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The New Zealand Railways Magazine, Volume 15, Issue 1 (April 1, 1940)

The West Coast Floods — Praise for the Department's Good Work

page 61

The West Coast Floods
Praise for the Department's Good Work

The services rendered by the Railways Department in overcoming the difficulties associated with the transport of passengers during the recent serious floods on the West Coast, have won many expressions of appreciation from travellers on the trains affected. The following are some typical tributes received by the Department.

From One of New Zealand's Most Highly Esteemed and Prominent Citizens.

In justice to your staff I think I should write to say that I have occasion to travel by rail quite often, and am always delighted by the courtesy and efficiency with which the service is operated. In particular, however, I am moved to write because of my experience while going by train from Christchurch to Greymouth on Monday, the 4th March. The service had been seriously disorganised by floods and consequent wash-outs. Accordingly there were unduly large numbers on the train. When we reached Otira it was necessary to improvise transport by road to Jacksons over very badly damaged roads, and thereafter by makeshift trains to Greymouth. Your staff at Otira Station, the train staffs and your bus drivers, all excelled themselves by their good sense, their competence and their tolerance and consideration for the passengers. In particular your bus drivers did a very difficult job in traversing such badly damaged roads with great skill and, indeed, with great courage too, having regard to the heavily loaded and unwieldy vehicles they were driving.

Altogether, I was very much impressed with the manner in which these abnormal difficulties were overcome, and as one of the passengers concerned I would like you to know of my appreciation of the treatment we received.

* * *

From Mr. W. F. Herrick, General Secretary, United Commercial Travellers’ and Warehousemen's Association of New Zealand.

It is my pleasure to give the following extract from the Report of the Committee Meeting of the Otago C.T. & W. Association:—

“Appreciation by Travellers of Railway Department:

Mr. A. W. Clapp reported that the expeditious manner in which the Railway Department had repaired the roads and rail, and so facilitated transport following the recent severe floodings on the West Coast, had been the subject of very favourable comment by travellers on the Coast. The damage done had been extensive, and it was a great credit to the Railway Department to have effected repairs in so short a time.”

This will be published in the March issue of “The N.Z. Traveller.” It is only one instance of comments made by our members.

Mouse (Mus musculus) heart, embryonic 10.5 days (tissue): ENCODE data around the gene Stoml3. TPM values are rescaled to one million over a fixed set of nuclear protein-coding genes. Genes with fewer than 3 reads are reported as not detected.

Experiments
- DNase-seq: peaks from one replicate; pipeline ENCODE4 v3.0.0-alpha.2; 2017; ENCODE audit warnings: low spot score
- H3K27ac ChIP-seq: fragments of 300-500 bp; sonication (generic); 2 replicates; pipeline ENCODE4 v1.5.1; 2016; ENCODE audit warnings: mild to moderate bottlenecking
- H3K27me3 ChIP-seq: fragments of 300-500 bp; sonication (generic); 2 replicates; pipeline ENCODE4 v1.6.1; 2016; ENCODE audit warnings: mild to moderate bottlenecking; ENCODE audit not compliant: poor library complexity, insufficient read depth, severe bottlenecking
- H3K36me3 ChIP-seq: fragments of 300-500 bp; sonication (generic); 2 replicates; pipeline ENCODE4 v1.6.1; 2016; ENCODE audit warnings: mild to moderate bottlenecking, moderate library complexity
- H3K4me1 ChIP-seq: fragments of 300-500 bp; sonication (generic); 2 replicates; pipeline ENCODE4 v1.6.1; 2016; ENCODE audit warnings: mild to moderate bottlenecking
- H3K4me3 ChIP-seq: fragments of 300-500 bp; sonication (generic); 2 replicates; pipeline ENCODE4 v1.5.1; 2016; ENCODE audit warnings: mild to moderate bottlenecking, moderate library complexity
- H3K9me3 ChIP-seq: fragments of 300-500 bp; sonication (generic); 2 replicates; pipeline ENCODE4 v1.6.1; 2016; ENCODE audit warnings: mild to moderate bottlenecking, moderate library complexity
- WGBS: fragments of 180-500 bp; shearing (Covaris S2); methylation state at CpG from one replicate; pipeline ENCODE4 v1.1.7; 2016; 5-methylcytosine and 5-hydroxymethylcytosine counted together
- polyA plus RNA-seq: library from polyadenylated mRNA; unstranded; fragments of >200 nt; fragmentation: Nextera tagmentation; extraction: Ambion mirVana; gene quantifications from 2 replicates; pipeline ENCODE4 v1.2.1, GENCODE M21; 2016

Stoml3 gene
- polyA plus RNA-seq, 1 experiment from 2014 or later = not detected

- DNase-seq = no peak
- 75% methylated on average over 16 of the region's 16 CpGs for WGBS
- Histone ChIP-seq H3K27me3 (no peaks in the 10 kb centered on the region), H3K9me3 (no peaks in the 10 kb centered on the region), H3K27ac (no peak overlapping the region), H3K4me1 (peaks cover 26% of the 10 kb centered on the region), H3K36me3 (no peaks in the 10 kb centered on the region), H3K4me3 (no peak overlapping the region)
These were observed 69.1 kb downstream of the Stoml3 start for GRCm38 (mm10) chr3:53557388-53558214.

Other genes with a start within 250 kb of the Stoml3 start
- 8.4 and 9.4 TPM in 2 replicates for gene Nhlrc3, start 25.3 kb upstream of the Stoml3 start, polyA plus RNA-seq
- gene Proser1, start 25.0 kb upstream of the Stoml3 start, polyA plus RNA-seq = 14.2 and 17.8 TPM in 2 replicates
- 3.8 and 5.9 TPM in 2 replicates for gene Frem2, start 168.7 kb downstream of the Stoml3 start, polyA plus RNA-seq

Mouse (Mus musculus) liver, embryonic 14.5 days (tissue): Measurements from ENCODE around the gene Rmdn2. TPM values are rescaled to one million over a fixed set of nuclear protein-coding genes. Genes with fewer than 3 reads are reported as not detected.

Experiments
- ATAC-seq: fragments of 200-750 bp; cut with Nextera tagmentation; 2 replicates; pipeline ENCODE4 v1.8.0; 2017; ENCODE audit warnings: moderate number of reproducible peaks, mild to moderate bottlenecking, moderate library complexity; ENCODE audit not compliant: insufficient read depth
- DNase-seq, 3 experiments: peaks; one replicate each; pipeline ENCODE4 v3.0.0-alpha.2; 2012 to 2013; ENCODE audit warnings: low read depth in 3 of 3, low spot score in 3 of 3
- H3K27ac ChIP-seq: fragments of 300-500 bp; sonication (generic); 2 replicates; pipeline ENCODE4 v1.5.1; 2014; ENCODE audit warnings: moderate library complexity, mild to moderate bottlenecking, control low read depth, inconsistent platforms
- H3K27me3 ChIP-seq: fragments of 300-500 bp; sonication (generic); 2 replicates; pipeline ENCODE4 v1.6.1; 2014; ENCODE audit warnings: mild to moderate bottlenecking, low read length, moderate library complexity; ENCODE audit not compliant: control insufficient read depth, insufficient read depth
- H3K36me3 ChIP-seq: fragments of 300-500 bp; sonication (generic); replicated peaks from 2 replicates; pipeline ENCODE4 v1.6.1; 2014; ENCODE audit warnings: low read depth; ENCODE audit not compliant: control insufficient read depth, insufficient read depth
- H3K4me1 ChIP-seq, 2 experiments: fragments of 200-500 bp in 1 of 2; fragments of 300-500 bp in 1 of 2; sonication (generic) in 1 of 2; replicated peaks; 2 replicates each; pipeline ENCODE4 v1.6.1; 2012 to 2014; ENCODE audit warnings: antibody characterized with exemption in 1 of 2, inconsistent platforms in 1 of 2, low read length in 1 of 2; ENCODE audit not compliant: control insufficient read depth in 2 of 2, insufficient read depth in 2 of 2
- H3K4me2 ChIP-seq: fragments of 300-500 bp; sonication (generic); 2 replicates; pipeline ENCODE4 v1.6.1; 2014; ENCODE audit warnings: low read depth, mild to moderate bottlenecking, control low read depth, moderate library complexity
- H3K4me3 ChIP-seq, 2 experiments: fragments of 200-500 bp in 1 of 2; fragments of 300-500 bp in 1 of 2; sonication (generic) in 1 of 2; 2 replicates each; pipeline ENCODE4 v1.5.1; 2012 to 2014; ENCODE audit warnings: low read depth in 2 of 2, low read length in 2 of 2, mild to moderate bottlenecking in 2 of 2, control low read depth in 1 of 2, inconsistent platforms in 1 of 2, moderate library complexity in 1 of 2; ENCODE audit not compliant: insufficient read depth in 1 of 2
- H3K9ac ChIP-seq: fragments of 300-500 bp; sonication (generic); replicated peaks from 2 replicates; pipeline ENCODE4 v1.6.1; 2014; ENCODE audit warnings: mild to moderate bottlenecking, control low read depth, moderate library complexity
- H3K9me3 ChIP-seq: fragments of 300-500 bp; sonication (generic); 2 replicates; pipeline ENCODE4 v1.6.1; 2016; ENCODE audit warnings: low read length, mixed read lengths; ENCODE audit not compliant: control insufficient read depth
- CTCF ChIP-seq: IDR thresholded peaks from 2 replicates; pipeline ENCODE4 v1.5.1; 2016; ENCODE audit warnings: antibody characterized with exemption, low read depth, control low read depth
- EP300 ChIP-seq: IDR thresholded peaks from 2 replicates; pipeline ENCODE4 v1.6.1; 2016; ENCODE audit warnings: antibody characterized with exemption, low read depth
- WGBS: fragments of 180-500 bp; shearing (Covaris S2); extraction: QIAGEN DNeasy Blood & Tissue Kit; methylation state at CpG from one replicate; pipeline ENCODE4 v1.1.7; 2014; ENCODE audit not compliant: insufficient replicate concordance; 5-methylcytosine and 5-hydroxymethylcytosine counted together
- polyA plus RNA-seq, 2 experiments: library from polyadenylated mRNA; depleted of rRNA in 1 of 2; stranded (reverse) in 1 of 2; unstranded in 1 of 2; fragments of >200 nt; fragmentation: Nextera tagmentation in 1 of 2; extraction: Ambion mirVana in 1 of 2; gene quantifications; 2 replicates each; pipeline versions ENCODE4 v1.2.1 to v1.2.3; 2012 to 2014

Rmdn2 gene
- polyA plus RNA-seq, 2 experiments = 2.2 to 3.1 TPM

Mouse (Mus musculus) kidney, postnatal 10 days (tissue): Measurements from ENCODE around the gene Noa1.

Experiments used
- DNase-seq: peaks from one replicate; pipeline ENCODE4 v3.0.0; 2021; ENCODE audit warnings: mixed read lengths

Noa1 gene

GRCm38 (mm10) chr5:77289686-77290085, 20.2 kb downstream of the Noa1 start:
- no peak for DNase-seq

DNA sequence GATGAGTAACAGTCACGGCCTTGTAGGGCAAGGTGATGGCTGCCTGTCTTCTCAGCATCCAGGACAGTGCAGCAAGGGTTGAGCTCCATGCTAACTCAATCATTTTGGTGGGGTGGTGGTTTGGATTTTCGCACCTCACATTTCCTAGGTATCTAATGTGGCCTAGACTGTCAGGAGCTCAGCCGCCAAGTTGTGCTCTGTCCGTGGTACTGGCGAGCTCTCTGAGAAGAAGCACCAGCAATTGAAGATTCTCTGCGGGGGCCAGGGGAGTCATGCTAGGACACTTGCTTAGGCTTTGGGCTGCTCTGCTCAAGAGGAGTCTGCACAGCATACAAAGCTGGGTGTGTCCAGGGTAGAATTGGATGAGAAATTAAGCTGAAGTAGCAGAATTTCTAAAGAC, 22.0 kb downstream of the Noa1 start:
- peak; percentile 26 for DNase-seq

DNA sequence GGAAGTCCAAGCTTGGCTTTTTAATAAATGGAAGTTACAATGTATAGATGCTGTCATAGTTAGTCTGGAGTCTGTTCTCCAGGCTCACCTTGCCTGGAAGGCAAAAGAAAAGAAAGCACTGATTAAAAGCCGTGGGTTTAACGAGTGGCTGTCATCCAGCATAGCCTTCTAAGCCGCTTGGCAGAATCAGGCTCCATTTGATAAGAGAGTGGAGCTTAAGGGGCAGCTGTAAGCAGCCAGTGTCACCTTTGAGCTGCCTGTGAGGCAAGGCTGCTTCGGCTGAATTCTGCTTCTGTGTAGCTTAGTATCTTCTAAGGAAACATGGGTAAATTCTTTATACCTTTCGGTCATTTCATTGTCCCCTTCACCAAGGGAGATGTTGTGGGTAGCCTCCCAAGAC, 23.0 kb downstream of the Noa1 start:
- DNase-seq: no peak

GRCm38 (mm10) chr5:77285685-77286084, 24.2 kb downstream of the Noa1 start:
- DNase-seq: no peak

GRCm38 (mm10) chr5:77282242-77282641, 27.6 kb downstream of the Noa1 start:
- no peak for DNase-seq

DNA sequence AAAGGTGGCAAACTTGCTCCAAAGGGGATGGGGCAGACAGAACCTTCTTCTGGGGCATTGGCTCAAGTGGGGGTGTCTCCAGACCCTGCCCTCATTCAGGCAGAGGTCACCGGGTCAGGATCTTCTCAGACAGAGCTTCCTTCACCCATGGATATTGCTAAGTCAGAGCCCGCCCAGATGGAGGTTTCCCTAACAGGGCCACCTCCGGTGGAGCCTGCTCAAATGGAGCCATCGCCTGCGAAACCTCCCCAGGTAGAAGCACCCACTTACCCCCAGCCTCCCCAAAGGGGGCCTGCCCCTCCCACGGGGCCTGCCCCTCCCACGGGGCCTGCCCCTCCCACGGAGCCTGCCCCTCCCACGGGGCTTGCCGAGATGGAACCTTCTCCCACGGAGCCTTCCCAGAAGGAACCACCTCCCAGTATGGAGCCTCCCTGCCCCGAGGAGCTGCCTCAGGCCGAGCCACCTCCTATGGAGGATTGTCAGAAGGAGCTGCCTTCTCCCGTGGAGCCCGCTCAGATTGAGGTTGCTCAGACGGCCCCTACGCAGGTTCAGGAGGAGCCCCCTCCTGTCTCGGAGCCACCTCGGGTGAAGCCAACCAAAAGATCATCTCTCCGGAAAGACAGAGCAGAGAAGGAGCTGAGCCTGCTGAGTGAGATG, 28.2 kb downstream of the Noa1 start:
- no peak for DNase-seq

I may state that over the years the Railway Department has been looked upon as the acme of perfection in repairing damage (by whatever means caused) in a remarkably short time—this is evidenced by the minor delays experienced, and these with a minimum of inconvenience.

* * *

From Mr. Geo. Davidson, Secretary, Commercial Travellers’ & Warehousemen's Association of Otago.

At our recent monthly meeting, members of our Association who have recently been travelling on the West Coast, spoke in very appreciative terms of the excellent work which had been done by the Railway Department in clearing and rebuilding the line which was badly damaged by recent floods, and thereby enabling goods and passenger traffic to proceed with a minimum of delay.

It was felt by the Committee that such references should be passed on to the Department.

* * *

From the Rev. W. A. Curzon-Siggers, St. Martin's Vicarage, North East Valley, Dunedin.

I should like to express my appreciation of the work of two members especially of your Department in arranging during the difficulties caused by the floods at Greymouth for the transport of passengers from that town who had urgent reasons for getting to their various homes. I refer especially to Mr. Smart, at Greymouth, Stationmaster, who made every endeavour to arrange transport through such routes as might be open on Thursday and Friday of last week, and ultimately fixed up for a party of about eighteen to go to Westport and there be picked up by a Railways Service Car, and Mr. Hanna of the Railways Road Services who arranged the transport from Westport via Blenheim to Christchurch and himself took the party and arranged meals and accommodation for those desiring it. By the good work of these officials and their staffs three people were able to get to Wellington via Picton and I with others was enabled to get back to Dunedin: in my case I was thus able to fulfil engagements last Sunday which I had anticipated having to cancel.

I thought that the Department might care to have a personal testimony to the courtesy and organising ability of these officials during a very trying time when ordinary communications had broken down.